CyberSecurity War Begins: Palo Alto vs Akamai vs Imperva

Palo Alto Networks (PAN), the founder and leader of the next generation firewall appliance is growing up fast. It graduated from the hardware appliance market a while back when they introduced the Wildfire, a cloud based service for mitigating APT, zero-day and malware. Now with two acquisitions under its belt, PAN is expanding horizontally across to the different security tiers, in order to offer an end-to-end security solution.

Palo Alto Networks

The recent Cyvera acquisition puts PAN into the endpoint security game. With Cyvera, Morta Security, and Wildfire under wraps, PAN is posing a threat to the security endpoint players, and data center security kingpin Imperva. PAN has a long way go before it becomes a contender in the of end-to-end security game, but the ball is in motion. It’s only a matter of time before the competition starts to encounter them in deals.

 Palo Alto Network Facts
  • 16,000 Customers
  • 65 of Fortune 100
  • 1,375 Employees
  • Adding 1,000 customers per quarter for last 9 quarters

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PAN really gets the security business. End-to-end security working from one dashboard is a power story. However, for the end-to-end story to become a reality, PAN must extend the business model to the global edge, beyond the cloud, where CDNs reign supreme. That’s what Imperva did. If PAN acquired a CDN, it would disrupt the CDN market immediately, and also threaten Akamai’s ecommerce business. Will PAN acquire a CDN? Time will tell.

Imperva and Akamai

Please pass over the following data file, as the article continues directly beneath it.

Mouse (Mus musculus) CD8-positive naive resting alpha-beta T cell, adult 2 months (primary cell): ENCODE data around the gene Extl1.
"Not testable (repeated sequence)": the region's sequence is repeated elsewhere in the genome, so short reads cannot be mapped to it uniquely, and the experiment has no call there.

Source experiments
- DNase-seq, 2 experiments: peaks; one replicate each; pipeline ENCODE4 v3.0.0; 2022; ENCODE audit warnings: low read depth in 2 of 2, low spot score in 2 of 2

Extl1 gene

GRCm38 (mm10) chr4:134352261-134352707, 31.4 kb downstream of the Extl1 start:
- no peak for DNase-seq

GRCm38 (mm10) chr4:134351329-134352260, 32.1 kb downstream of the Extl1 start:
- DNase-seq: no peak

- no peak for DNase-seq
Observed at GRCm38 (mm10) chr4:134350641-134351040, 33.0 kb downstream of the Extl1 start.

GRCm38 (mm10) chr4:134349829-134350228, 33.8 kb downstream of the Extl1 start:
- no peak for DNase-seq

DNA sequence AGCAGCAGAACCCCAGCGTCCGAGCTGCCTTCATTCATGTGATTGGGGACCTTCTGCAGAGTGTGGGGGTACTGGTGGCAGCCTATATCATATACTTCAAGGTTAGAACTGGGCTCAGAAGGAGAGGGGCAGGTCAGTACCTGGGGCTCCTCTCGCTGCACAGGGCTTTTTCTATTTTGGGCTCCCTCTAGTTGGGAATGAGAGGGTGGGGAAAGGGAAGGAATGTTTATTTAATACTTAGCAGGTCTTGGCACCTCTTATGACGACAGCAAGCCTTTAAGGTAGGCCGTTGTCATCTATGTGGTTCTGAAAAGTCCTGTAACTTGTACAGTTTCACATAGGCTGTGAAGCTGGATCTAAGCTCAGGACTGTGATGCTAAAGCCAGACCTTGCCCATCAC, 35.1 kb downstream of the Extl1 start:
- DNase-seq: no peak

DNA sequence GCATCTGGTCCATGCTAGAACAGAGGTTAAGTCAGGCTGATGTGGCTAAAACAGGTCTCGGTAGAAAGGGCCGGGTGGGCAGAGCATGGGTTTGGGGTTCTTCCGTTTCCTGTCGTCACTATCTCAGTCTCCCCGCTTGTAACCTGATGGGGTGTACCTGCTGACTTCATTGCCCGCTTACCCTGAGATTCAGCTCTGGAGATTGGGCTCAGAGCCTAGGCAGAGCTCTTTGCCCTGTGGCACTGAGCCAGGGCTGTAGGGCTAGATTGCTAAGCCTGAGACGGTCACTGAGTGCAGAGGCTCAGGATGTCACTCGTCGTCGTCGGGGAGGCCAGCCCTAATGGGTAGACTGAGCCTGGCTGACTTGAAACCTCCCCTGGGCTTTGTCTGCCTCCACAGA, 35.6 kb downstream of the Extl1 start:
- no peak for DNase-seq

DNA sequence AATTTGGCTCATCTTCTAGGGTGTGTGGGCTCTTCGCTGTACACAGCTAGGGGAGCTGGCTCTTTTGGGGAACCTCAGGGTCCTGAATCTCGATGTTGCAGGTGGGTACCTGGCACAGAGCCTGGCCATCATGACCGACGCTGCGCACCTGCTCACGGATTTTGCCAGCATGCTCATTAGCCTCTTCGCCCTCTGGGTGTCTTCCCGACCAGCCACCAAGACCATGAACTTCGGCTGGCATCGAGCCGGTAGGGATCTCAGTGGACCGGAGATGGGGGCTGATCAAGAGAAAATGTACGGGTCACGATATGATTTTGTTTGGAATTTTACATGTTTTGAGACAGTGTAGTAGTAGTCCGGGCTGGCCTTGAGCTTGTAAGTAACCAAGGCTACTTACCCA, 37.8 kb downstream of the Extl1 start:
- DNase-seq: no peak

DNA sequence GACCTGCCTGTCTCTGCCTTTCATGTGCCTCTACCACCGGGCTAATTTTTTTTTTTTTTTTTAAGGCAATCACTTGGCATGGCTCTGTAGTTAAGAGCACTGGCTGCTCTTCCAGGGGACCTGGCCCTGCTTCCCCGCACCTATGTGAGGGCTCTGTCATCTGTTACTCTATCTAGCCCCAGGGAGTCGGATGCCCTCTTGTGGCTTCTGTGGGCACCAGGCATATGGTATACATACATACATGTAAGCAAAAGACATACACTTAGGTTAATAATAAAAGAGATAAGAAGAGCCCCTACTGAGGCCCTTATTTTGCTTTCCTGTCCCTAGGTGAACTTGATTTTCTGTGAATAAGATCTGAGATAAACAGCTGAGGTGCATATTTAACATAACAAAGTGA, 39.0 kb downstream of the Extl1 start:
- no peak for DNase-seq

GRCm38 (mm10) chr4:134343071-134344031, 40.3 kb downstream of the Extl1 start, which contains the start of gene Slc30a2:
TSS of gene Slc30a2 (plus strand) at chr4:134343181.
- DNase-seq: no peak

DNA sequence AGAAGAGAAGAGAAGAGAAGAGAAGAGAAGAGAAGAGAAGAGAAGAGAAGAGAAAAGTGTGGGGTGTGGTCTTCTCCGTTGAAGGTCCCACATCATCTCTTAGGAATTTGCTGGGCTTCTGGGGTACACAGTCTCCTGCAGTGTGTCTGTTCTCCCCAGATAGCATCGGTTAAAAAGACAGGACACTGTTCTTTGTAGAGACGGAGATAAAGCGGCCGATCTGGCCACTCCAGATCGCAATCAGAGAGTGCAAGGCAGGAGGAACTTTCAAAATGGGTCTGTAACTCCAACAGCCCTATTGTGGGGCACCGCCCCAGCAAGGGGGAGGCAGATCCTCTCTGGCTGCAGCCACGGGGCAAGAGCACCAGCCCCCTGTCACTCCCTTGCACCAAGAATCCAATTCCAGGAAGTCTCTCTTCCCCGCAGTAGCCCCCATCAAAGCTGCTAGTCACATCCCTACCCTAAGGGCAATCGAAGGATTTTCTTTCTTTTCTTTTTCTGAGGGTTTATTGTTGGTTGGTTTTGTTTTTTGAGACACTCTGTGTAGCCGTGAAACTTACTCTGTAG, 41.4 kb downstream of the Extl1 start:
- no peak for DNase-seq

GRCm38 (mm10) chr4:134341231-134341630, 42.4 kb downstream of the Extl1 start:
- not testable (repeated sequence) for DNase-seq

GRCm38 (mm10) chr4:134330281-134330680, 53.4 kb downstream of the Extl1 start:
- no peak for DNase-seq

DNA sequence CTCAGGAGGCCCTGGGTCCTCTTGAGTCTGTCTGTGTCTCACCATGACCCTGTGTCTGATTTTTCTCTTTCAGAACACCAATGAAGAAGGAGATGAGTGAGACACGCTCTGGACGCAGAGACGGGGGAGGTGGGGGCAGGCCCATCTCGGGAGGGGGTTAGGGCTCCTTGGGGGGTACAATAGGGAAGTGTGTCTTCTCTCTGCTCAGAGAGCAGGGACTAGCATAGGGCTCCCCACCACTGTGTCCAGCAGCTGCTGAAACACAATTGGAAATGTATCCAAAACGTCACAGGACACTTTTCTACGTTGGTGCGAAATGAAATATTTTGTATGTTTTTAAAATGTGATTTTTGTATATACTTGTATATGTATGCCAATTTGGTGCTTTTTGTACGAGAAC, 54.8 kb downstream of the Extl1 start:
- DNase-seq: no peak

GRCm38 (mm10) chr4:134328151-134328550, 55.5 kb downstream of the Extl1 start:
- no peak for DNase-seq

Imperva is also moving at the speed of light with its recent acquisitions of Incapsula and Skyfence. Imperva gets it. They understand that the hardware appliance business will eventually take a back seat to cloud security services. Out of all the companies in the technology infrastructure business, Imperva has made the boldest move when it acquired Incapsula, officially entering the CDN business, and making a play in the already competitive market. The question for Imperva is will it expand into the network security tier, where it will compete head to head with PAN.

Akamai, with its acquisition of Prolexic, deepends its DDoS business portfolio. Akamai is bigger than Palo Alto and Imperva combined. However, probably not for long. Akamai is the kingpin of DDoS protection. No company can ever challenge them, including Level 3. However, Akamai stops at DDoS. If Akamai’s plan is to do with security what it has done with CDN, it will need to acquire a security company that crosses into a different security tier. With $1B in cash, they can easily do so. The entire world is waiting for their next move, including myself. Ultimately, PAN, Imperva and Akamai are going to collide into each other sooner or later. When that happens, the most innovative company is going to win the day.